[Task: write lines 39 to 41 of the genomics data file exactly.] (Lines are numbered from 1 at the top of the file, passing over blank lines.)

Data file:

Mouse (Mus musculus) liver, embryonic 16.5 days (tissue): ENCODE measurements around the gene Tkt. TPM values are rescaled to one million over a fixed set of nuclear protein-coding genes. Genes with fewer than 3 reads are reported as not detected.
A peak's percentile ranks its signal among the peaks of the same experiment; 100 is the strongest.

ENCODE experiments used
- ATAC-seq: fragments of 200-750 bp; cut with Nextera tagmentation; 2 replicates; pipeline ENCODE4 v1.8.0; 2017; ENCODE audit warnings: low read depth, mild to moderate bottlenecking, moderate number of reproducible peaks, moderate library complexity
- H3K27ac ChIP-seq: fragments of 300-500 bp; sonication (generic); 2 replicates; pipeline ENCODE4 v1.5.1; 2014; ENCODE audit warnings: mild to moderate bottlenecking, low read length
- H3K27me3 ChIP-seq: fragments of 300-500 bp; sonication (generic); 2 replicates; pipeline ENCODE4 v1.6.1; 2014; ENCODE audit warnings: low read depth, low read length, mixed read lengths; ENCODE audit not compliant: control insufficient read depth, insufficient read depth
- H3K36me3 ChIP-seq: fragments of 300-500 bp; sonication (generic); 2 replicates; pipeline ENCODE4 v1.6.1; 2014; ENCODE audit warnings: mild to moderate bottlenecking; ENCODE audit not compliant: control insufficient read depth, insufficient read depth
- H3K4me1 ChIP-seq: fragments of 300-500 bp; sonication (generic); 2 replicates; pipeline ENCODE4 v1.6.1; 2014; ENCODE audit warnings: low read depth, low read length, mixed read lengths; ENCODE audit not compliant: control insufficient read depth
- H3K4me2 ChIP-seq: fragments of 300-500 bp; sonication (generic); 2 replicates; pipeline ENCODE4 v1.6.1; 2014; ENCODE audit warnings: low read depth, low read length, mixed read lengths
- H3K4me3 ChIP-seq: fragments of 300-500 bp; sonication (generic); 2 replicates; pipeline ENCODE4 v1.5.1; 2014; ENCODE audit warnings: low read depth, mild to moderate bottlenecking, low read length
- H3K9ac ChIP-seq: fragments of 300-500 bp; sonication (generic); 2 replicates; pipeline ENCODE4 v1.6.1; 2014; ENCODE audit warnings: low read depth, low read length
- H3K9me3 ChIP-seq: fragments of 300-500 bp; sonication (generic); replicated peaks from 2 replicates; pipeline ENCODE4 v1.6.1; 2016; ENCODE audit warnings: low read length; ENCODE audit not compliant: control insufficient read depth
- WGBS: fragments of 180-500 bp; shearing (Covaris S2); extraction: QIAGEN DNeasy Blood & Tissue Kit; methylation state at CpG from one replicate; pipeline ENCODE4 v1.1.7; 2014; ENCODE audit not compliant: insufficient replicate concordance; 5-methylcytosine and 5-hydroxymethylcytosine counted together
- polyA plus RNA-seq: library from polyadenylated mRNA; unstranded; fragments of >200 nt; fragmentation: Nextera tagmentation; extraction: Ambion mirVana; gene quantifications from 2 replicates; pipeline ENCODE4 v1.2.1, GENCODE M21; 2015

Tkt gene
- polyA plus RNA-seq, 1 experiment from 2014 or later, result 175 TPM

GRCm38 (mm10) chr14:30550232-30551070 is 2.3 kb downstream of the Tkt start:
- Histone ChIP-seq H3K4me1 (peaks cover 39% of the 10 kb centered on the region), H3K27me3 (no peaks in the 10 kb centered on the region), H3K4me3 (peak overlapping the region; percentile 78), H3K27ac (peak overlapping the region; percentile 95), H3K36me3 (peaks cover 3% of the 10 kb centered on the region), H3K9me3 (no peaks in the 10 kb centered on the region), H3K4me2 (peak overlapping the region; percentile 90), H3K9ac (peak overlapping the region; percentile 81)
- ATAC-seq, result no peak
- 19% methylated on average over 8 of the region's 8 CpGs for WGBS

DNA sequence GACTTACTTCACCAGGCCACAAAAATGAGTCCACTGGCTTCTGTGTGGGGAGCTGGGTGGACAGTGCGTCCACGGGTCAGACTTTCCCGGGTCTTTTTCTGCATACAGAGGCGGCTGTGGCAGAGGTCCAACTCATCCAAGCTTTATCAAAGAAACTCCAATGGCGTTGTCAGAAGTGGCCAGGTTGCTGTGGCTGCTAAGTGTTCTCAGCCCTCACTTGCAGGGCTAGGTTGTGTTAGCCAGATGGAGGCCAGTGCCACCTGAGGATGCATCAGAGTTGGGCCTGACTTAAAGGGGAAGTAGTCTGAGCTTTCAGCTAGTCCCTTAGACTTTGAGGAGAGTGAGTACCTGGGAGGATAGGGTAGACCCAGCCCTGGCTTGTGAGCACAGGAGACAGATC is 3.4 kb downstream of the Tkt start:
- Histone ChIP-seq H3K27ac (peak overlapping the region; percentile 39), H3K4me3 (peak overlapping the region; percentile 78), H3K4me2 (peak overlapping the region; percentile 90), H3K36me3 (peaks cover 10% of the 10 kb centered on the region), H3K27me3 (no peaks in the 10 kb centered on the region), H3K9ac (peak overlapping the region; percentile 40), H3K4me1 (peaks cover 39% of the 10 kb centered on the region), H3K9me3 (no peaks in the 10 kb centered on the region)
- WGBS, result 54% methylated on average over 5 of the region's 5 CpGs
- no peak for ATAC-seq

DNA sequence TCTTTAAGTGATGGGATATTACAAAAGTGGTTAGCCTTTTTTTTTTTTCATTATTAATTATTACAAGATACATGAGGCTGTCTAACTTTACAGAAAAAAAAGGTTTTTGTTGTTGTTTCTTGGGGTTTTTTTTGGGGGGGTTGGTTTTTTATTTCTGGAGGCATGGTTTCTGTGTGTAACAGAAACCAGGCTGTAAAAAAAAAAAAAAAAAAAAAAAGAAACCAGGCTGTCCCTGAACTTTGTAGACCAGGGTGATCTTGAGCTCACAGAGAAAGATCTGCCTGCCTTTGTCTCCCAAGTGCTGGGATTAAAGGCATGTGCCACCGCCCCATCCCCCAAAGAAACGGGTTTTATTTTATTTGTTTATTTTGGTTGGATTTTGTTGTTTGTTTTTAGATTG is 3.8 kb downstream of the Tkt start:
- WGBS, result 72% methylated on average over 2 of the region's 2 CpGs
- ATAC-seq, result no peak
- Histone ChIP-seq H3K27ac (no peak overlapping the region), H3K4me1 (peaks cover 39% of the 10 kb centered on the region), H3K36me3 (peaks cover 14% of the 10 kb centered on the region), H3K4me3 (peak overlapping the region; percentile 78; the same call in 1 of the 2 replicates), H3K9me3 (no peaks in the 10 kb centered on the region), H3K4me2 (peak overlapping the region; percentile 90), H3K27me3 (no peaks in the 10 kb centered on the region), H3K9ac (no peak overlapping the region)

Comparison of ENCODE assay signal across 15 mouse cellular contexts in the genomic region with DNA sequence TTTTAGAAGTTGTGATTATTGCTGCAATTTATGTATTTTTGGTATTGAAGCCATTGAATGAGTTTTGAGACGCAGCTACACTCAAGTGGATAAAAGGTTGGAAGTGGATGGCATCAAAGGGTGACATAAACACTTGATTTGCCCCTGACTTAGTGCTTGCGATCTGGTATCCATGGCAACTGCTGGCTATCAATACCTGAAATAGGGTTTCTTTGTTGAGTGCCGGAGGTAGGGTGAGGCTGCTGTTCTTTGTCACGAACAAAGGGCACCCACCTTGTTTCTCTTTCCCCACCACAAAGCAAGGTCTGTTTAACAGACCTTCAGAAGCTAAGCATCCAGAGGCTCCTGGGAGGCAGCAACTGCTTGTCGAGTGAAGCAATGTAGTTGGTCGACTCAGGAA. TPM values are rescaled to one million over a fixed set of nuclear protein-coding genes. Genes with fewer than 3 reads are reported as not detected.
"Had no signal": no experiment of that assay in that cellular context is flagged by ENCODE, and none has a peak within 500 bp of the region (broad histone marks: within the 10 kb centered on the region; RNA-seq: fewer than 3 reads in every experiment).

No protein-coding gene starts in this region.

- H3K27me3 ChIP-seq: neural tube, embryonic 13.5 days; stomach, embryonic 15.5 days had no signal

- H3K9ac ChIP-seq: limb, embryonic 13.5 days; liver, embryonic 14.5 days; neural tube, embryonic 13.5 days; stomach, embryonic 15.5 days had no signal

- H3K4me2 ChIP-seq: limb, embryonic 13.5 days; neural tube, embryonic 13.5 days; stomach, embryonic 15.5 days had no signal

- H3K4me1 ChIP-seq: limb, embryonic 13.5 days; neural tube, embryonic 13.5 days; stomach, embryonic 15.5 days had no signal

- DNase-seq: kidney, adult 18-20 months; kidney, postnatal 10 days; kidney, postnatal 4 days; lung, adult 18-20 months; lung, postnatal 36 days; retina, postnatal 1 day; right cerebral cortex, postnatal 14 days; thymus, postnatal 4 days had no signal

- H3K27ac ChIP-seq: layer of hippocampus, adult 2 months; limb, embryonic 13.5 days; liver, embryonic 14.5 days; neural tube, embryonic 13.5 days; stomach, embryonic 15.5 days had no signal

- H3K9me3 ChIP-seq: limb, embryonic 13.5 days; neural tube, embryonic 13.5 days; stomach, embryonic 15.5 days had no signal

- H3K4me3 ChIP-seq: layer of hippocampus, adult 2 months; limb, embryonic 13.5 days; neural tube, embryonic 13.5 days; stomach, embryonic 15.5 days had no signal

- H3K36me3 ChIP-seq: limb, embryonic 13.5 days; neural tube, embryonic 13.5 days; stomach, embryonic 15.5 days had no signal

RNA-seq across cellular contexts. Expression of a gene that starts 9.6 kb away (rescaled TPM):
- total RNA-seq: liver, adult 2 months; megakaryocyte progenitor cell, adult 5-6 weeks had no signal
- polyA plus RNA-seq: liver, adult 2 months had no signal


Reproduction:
- H3K4me3 ChIP-seq: layer of hippocampus, adult 2 months; limb, embryonic 13.5 days; neural tube, embryonic 13.5 days; stomach, embryonic 15.5 days had no signal

- H3K36me3 ChIP-seq: limb, embryonic 13.5 days; neural tube, embryonic 13.5 days; stomach, embryonic 15.5 days had no signal

RNA-seq across cellular contexts. Expression of a gene that starts 9.6 kb away (rescaled TPM):